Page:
Dec. 18 2023 08:50 AM

4 reasons why doing so is indispensable in today's business operations


Enterprise Content Management (ECM) applications form the backbone of many vital digital document processes in businesses today. These systems serve as a hub, potentially thousands of users accessing repositories daily, seeking to view and interact with an organization's most secure and valuable digital assets. The magnitude of user activity generates an immense quantity of document transactions. In light of this, comprehending the nature of user interactions with the repository content and their usage patterns becomes crucial. This understanding paves the way for effective content management, improved user experience, and enhanced security measures, thereby contributing to an organization's overall operational efficiency and success.

Given the context outlined, the importance of effectively managing ECM user activity cannot be overstated. There are four primary reasons for this emphasis.  

1. Know Your Business Performance and Plan Ahead

Users dealing with objectively slow content retrieval must be equipped to perform optimally. Whether they are processing payments, loan documents, accessing design specifications or viewing lab reports, understanding and managing the time of these transactions is critical for business. In addition, user response time impacts Service Level Agreements (SLAs); knowing real user response time with document context allows organizations to identify and resolve service level issues.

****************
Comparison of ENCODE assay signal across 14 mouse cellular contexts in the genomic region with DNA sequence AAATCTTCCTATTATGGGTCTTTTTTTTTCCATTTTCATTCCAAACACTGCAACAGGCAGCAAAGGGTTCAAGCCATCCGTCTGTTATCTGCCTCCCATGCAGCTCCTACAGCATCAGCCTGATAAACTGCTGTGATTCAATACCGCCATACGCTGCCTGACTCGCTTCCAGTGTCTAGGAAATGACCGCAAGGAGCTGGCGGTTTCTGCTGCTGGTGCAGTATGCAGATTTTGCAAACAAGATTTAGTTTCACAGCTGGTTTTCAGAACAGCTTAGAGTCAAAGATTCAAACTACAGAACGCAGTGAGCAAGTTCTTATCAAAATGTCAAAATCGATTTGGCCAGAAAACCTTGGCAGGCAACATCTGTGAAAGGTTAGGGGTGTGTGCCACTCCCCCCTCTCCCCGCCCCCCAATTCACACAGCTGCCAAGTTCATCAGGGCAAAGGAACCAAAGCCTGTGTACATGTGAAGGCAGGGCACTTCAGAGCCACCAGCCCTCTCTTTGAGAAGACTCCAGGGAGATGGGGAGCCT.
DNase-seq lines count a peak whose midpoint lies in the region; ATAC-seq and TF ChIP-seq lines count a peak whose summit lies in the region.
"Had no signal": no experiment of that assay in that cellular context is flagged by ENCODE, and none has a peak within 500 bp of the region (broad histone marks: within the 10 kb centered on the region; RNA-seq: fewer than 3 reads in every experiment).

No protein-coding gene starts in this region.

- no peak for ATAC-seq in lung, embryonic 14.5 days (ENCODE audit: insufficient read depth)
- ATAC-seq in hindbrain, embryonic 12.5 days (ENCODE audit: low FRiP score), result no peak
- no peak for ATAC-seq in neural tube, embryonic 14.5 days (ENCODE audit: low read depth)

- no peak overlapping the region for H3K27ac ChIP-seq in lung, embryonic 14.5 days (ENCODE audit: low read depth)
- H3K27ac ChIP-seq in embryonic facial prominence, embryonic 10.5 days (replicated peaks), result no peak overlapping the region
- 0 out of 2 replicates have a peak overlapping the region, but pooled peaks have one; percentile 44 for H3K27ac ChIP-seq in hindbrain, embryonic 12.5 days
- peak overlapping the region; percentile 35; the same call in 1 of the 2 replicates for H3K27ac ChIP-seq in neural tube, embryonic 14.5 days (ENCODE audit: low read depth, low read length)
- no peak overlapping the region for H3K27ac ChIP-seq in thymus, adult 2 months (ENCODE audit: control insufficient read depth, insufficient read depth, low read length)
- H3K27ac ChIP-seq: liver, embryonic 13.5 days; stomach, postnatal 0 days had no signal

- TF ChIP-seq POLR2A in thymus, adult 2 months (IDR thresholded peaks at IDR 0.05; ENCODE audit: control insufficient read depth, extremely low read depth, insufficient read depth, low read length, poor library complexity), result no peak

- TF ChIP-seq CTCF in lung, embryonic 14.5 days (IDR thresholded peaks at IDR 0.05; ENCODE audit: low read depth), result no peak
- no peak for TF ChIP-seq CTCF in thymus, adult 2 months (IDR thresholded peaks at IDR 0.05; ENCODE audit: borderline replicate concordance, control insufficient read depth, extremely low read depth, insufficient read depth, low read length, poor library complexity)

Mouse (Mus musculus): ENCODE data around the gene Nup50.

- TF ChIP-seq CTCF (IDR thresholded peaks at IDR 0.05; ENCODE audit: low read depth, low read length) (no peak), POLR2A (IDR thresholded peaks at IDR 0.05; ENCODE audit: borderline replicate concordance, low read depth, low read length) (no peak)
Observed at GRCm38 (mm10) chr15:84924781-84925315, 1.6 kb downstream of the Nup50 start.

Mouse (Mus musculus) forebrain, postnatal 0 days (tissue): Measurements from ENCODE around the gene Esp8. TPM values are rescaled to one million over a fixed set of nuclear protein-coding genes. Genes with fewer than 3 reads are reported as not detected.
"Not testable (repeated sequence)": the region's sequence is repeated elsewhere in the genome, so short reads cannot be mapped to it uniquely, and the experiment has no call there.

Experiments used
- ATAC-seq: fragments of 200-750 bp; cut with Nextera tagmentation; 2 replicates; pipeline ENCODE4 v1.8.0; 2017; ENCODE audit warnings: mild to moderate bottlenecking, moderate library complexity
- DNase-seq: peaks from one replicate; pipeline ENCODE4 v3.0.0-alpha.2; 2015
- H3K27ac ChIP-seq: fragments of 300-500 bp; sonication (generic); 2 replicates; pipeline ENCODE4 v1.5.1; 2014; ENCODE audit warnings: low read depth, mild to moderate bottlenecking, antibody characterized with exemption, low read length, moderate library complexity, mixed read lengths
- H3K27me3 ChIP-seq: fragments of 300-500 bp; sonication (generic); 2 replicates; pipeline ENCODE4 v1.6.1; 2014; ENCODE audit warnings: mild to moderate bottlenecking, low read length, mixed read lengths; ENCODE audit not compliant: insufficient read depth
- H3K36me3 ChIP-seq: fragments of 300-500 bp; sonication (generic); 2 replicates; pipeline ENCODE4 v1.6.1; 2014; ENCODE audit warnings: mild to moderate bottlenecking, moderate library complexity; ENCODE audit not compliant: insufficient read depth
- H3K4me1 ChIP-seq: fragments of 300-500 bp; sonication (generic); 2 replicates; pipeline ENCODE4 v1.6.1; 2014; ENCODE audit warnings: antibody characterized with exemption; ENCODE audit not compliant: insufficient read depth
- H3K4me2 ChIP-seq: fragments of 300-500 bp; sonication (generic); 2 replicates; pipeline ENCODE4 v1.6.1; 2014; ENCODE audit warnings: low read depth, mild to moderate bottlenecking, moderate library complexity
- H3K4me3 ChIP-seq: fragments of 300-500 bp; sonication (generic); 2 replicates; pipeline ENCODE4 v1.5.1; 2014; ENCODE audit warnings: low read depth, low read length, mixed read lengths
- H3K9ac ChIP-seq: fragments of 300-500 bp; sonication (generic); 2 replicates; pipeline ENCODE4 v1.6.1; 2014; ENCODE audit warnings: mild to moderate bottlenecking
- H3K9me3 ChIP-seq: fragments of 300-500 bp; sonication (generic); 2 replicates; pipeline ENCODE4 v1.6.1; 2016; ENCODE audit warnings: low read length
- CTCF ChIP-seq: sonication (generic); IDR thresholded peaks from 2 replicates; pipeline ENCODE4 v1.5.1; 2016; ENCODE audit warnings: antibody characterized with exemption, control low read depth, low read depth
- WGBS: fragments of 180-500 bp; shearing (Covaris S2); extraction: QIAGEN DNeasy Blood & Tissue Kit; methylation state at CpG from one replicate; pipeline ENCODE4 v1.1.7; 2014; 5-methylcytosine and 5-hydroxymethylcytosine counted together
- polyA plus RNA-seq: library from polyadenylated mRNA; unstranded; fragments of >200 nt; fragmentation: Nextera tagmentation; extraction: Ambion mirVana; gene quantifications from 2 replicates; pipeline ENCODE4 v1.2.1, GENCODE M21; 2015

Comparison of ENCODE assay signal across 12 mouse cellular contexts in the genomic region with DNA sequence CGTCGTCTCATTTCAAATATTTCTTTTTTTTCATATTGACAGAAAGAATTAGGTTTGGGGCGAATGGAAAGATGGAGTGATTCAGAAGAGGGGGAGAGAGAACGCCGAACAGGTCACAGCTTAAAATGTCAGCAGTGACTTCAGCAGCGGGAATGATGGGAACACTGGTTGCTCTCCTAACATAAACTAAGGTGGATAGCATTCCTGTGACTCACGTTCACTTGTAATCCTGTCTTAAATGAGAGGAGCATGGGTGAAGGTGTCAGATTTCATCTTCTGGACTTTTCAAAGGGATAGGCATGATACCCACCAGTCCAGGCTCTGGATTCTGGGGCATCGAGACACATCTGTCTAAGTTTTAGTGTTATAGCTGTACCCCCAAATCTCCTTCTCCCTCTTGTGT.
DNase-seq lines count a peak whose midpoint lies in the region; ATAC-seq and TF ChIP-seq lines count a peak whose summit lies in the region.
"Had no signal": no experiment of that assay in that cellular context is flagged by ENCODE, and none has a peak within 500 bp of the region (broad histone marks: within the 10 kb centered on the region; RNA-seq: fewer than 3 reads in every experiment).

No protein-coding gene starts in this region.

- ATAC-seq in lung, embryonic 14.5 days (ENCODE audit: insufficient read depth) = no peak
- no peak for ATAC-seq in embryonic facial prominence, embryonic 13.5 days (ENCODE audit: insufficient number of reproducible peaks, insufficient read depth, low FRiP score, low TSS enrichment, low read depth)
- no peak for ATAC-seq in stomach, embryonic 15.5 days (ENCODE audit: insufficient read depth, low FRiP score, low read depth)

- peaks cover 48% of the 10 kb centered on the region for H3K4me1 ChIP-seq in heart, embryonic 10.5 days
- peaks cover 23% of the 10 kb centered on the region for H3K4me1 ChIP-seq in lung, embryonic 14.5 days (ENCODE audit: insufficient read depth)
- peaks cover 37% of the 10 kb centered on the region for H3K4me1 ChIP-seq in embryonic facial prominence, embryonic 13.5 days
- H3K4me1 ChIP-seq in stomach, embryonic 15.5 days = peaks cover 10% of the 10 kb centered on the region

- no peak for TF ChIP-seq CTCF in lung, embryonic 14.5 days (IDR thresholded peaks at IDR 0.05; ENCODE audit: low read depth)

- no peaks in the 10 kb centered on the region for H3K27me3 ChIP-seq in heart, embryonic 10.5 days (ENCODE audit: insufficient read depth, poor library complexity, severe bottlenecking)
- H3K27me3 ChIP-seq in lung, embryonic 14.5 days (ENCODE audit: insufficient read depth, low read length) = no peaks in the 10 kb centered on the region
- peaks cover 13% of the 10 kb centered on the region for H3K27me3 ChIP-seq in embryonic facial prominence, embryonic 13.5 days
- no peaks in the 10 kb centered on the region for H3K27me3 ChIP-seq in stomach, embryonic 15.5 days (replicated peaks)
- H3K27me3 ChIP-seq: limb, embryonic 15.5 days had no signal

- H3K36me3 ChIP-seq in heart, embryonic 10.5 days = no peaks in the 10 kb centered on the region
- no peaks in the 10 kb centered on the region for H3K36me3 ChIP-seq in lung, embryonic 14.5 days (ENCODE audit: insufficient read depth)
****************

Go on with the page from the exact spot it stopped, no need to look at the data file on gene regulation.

Along with document responsiveness for users, knowing the scope of user activity allows proper planning for growth. Without insight into transaction volumes or repository usage, attempting to plan capacity needs could result in problems that may have otherwise been prevented. Knowing your current performance footprint is necessary when considering ECM workload rebalancing using on-premises, cloud hypervisors, private cloud or hybrid architecture options. Otherwise, even ‘lift and shift’ approaches, commonly used for speed and simplicity, will not be effective.

2. Dramatically Reduce Mean Time to Detection (MTTD) With Correlated ECM Platform Information

Proper insight into your ECM system and user activity allows for quicker identification of issues. The ability to have a snapshot of the ECM user, repository and infrastructure when a threshold is passed — dramatically reduces the time of an investigation.  

For example, in Figure 1, an issue occurs at 15:30:25 EST. This organization has decided that a search above 4.8 seconds for user response time warrants notifying appropriate personnel. This instance is a snapshot, along with the data from the same time for the repository and infrastructure. This type of user activity insight (correlated with ECM platform fault domain identification) allows for quicker issue detection and resolution.

3. Insider Threat Detection for Content

One of the most significant security challenges modern organizations face is insider threats and identifying the location of malicious activity. Understanding whether documents are being improperly accessed, how users are utilizing them, and whether irregular login patterns are occurring is essential for high-value regulated content. Therefore, large organizations must know the following:
  • When users access ECM applications
  • Content access patterns are indicative of a security anomaly